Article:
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After I created the Mirage Chess Variant. I started testing it out with my friends. It was everything i had ever hoped for. A new play ground where I could use my creativity to create new openings, sacrifice pawns to create initiative, engage in positional battles across the 10x10 board. I felt like a pioneer. We were in uncharted territory. Each move was new, no one had ever played it before. But after a while, I started to wonder if any of the plans I come up with is sound at all. I began to doubt my ability.


I was a good chess player, my peak was top 200 online in Viet Nam, 2170 rated rapid (97th% percentile of all chess players) but I was no where near the best. For the first time ever I couldn't check my playing accuracy with a chess computer. (I know i'm spoiled :)). It was as if I had started playing chess in the 1960s. I couldn't see all the possibilities, but the computer could.  Before I knew it, I had set out to create a super human chess engine on my own variant.

What is NNUE?

The current strongest computer chess engine is called stockfish. It was created by using an efficiently updated able neural network with a halfKpv2 process and trained from scratch starting from a handcrafted function by expert programmers and professional chess player.

The handcrafted functions take a snapshot of the board and evaluates the winning chances of both sides. The function takes into account things like strong squares and weak squares on the board, piece activity, which sides controls more space, material imbalance, safety of the king… etc. By the end, the function outputs an evaluation number that tells you which side is better. But this is per board position only, the secret sauce to stockfish is that it is trained on a NNUE (Efficiently updatable neural network).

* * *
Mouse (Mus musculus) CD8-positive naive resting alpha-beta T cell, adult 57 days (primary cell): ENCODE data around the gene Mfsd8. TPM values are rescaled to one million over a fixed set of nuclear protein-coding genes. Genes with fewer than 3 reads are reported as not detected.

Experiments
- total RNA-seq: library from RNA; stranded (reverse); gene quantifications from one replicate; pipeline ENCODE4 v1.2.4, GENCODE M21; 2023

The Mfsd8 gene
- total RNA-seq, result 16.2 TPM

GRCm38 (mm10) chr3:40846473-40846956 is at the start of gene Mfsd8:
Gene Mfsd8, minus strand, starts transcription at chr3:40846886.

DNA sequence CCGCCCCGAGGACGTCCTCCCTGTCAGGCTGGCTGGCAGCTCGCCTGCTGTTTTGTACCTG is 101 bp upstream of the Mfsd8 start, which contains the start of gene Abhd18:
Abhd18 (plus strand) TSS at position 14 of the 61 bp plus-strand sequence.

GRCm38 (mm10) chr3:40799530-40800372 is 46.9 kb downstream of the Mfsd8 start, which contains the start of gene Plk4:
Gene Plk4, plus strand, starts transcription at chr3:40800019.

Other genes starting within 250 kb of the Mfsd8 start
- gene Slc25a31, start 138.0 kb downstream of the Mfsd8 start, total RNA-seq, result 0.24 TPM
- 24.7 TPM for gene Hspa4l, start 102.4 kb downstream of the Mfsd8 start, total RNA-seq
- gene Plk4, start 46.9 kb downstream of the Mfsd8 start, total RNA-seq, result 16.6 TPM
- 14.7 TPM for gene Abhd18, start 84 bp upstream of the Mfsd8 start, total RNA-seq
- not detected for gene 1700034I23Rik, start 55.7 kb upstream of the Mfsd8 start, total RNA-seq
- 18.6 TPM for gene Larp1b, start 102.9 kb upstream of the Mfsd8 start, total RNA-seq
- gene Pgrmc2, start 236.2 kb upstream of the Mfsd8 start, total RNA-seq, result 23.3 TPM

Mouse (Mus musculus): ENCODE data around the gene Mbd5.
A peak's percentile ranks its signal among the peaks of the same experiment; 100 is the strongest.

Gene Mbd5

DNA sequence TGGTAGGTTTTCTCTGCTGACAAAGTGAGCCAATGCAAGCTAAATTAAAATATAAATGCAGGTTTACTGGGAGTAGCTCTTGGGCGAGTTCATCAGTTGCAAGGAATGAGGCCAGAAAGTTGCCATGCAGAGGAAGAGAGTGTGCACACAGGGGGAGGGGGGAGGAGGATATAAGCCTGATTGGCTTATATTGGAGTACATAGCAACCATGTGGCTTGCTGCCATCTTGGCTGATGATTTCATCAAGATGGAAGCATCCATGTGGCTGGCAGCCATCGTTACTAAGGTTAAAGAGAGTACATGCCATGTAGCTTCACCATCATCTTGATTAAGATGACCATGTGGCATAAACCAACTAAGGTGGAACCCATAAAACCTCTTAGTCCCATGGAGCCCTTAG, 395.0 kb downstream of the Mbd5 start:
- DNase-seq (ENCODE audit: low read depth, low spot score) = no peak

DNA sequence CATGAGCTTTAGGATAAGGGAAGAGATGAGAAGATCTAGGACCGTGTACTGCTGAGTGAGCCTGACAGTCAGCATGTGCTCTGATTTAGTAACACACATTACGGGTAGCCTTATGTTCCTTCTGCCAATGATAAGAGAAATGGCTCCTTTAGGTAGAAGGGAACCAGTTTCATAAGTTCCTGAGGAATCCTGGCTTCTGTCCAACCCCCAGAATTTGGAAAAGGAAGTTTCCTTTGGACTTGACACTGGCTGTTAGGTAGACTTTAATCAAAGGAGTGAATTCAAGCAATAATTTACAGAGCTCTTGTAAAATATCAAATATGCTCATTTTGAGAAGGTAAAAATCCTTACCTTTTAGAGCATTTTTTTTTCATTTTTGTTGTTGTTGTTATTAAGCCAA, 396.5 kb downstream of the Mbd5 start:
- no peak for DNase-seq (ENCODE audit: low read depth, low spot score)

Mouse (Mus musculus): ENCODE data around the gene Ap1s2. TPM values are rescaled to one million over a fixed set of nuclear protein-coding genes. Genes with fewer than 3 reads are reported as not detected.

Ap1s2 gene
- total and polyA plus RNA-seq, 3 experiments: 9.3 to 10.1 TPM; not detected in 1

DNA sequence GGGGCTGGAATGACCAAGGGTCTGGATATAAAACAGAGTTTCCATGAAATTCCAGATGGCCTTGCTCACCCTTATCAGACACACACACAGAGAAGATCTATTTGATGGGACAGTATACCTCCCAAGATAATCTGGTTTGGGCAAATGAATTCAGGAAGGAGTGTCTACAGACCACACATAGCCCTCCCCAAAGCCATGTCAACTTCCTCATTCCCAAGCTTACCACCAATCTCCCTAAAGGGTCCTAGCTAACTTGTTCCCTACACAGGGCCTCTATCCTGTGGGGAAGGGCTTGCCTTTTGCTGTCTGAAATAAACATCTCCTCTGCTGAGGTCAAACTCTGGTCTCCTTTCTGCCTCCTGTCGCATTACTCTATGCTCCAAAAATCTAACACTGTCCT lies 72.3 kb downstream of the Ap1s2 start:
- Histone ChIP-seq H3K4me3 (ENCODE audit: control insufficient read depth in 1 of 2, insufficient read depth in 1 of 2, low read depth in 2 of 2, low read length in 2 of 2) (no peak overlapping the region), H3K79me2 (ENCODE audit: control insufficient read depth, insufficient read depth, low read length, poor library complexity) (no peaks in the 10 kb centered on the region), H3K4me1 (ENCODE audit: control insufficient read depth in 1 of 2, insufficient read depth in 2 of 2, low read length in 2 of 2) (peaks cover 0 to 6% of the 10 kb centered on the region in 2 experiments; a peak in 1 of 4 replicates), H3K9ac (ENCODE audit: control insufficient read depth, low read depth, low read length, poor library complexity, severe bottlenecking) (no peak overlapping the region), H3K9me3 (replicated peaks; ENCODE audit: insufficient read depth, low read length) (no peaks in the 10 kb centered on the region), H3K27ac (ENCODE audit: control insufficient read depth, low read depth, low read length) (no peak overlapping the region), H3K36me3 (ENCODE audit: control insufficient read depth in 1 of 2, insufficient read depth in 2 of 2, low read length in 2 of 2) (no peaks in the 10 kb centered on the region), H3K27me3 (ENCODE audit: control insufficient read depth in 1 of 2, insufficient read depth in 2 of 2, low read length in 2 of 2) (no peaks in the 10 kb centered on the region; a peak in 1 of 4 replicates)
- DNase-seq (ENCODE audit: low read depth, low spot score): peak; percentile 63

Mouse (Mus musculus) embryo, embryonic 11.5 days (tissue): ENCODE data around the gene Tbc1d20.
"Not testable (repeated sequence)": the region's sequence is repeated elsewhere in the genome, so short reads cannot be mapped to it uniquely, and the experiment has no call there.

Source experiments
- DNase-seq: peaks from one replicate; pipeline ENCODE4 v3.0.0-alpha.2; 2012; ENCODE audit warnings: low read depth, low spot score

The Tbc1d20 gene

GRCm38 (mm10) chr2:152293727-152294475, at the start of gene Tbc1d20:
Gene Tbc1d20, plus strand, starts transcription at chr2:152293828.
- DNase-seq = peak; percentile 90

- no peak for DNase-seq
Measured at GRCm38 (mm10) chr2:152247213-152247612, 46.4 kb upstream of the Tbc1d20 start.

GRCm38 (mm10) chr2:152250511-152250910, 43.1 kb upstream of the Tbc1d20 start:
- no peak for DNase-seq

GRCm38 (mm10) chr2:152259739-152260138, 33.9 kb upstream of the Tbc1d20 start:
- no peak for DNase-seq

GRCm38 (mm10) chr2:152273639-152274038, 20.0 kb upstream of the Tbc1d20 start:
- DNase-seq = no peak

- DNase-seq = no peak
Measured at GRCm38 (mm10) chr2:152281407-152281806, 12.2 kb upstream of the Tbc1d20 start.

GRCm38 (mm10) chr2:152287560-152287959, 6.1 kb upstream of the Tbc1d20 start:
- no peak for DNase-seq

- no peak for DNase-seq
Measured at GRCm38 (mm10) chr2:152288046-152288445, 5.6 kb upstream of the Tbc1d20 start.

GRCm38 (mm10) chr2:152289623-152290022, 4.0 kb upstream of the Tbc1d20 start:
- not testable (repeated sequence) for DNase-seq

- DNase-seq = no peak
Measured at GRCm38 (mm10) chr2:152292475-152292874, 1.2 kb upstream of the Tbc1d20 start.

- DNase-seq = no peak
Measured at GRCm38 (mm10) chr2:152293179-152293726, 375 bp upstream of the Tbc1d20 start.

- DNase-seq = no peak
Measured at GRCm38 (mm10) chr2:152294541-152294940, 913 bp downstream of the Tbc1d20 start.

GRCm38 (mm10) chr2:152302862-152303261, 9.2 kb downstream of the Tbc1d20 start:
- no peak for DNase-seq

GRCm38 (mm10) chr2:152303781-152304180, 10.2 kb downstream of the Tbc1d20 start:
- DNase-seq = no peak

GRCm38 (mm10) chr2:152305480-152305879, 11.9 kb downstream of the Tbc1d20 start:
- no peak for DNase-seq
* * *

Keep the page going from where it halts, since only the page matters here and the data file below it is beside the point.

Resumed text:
Using NNUE never really crossed chess computer programmers mind, as they were thought to be not as strong. But a Japanese programmer called Yu Nasu got bored one day and ported the method from Shogi (traditional Japanese variant of chess) into chess. Now, it is one of the most widely used methods for chess engines.

The NNUE has four layers of input. The first layer being the thickest, 2x41024 inputs for a normal 8x8 chess board, then it slowly decreases as the network outputs a single eval number. So, what do you feed into the neural network? There are only 3 information needed per input: King position at all times on the board, what piece is it, and which square is it. This is where the “efficient” part of the name makes sense. Instead of evaluating each position separately from scratch with the handcrafted function, it would take too much time to go through the entire search tree on the board, resulting in an extremely slow computer engine. The NNUE takes into account positions and pieces RELATIVE to the king position. For example, the more enemy pieces are closer to our king, we can assume that the king is in danger and the position needs to be searched more carefully and vice versa, if a knight moves away further from the king, we can allow some shortcuts and not search so far ahead.

That is the watered-down explanation of the processes, if you would like more details, I would suggest checking this research paper out:



While researching, I came across Fairy stockfish, which is a fork of stockfish code that is modified to work on different chess variants. There was already a big selection of variants already been trained, but mine is not on it of course =))

I downloaded the source code and tweaked some stuff, after a while I was able to recreate my variant in the program based on what variants they have done in the past. Complete with both sides castling, 10x10 board, new custom pieces, and new position.

I trained the program 3 times. Each with time 500,000,000 different positions at depth 3, and 1,000,000 different positions at depth 12 for validation data.

After approximately 10 days of letting my computer run at 100% CPU and GPU power it was safe to say I created a superhuman chess engine. Here is it in action.

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